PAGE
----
As a recently retired firefighter who spent just shy of 35 years fighting fires here in California, and throughout the western US, I was intrigued to watch Lisa Fletcher’s piece on the challenges in California. While the issues are numerous and the whole story would take many hours of airtime to fully explain, for the most part her reporting was correct. I do have a few additions and one correction from my perspective as someone who worked on the line from newbie scraping the dirt and squirting water to someone who made tactical and strategic decisions as a Chief, to one who worked for many years as a Fire Behavior Analyst.
The issue of the cost of wildland fires in California especially, but throughout the west, is significant. Most of these suppression costs are directly related to two categories, personnel and aircraft. When a fire escapes initial attack and becomes extended, hundreds, if not thousands, of firefighters respond. California is such a patchwork on land ownership and agencies, no one government agency responds. The US Forest Service (USFS) may be the most recognized, but responses include the Bureau of Land Management (BLM), National Park Service (NPS), US Fish & Wildlife (USFW), Bureau of Indian Affairs (BIA), CalFire and local fire departments as well. Increasingly these firefighters are from local government agencies, who have much higher and around the clock pay rates. The second high cost, aircraft, has escalated due to California firefighter’s propensity to use airtankers and heavy lift helicopters, even when their effectiveness in minimal. It may look good on the news, but the cost of an DC-10 or 747 dropping 20,000+ gallons of retardant is astounding. Do that twenty or thirty times a day and you’re talking serious money. When used properly they are effective, but when used because that’s all we know how to do and it looks good, it’s ridiculous.
The issue of dollar value loss is also significant, but it does not directly correlate to severity. When I began my career in 1980, the intermix of houses in the wildland areas was minimal, and most people in those areas managed their properties to provide defensible space. Today, many people with little to no rural experience buy homes, and assume, the “fire department” will protect them from whatever comes up and over the hill. Add the explosion of homes built in these areas, the volume of homes (and the over-valuation of California property values) and the loss value explodes exponentially.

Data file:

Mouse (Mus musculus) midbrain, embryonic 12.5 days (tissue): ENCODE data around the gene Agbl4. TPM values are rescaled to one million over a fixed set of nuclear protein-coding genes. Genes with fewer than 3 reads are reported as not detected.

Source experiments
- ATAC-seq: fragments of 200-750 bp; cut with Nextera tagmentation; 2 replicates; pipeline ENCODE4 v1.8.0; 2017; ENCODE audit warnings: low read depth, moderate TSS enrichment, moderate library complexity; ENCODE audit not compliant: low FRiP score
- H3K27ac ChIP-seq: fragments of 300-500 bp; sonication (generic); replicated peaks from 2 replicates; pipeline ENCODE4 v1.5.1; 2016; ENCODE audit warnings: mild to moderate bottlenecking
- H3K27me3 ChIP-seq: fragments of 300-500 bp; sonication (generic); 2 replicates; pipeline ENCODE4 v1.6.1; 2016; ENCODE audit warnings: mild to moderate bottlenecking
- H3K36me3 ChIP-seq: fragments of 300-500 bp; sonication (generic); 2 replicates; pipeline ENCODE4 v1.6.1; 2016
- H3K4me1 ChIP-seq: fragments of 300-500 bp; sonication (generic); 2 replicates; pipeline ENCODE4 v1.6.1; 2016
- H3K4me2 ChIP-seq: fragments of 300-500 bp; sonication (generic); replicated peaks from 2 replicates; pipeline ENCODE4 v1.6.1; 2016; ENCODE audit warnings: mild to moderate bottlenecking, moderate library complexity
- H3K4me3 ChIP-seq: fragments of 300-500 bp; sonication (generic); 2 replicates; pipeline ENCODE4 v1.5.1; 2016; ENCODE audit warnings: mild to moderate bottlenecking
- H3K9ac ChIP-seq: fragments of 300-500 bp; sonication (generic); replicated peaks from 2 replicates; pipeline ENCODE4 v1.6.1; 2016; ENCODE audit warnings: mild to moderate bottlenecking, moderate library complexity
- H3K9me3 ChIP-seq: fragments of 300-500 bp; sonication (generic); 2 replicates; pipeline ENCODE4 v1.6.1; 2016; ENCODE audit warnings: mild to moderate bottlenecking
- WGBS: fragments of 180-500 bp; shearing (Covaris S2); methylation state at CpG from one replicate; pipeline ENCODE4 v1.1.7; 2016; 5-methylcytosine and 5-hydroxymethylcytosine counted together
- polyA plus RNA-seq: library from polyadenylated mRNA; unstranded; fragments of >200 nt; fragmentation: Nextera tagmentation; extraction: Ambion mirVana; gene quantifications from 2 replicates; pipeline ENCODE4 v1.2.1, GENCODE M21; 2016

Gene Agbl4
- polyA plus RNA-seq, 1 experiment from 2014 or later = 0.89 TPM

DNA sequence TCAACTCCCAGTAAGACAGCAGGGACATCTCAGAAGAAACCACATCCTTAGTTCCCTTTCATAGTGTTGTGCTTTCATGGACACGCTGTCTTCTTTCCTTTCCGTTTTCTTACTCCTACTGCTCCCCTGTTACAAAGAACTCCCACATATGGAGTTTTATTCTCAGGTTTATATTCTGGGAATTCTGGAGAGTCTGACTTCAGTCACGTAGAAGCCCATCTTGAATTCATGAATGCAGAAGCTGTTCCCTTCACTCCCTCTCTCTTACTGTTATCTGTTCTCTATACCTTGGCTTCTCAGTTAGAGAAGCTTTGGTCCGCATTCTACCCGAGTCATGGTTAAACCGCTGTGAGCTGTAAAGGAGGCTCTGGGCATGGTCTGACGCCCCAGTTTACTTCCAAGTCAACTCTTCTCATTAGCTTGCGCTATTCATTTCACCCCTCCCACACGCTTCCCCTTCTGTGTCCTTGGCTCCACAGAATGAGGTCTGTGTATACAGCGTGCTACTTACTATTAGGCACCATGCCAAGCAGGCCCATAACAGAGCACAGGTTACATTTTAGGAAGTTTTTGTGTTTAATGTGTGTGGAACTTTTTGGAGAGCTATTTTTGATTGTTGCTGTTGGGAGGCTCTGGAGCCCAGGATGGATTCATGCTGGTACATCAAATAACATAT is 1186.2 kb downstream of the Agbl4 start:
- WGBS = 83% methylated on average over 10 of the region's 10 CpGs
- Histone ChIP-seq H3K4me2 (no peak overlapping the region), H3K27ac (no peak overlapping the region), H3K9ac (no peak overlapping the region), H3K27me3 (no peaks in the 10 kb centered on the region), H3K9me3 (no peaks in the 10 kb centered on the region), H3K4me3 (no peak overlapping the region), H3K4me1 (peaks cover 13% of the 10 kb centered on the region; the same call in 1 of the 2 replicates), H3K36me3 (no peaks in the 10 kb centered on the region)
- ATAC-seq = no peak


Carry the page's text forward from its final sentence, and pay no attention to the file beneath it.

Add to that the restrictions from State and Federal agencies holding up fuel reduction projects or worse the herd of lawyers working for environmental groups who flood the courts with injunctions as a delay tactic, and it’s no wonder the woods burn with such intensity. Most projects proposed by legitimate land managers often take five to ten years or more to just work their way through the courts and bureaucratic processes.
The one “correction” or edit I’d make which was in the tease, and as a sentence towards the end, was about fire seasons in California starting earlier and running longer. While I’m sure most agencies will repeat this talking point (with the intent of gaining support for more staffing and/or increased budgets) I think if one looks at the factual data, there isn’t support for that claim. When I look back through my first season in 1980 I see; There is more news coverage, there are more news worthy incidents because more people inhabit the wildland urban interface, and incidents are getting bigger (which I believe, but can not prove, is due to a more risk adverse initial attack, which leads to less effective suppression, which leads to more extended attack fires). But in 1980, fire in California started in early May, and my last assignment, but not the last incident in the state, was in early December. Fire seasons vary from year to year based on drought, fuel loading, the randomness of human negligence and arson, and weather events like Sundowner and Santa Ana winds which have caused destruction to land, property and people for as long as we’ve been in California. In 2019 Armageddon was predicted, but California saw a relatively mild fire season.
So, what are some possible solutions? First of all, involved agencies need to do better land management. Stop using the concept of wilderness as an excuse to do nothing. What’s the point of saying we are preserving something to have it swallowed up by the next big fire? Personally, I’d rather come across an old dozer line in the “wilderness”, than have hundreds of thousands of acres of forest burned to the dirt, because of “wilderness restrictions”. Define what is worth protecting. Provide fuel breaks in and around private property. Make privately and publicly owned property valuable again. Fire agencies need to get back to a more aggressive posture when suppressing fires anywhere near the urban interface. And finally, less media drama.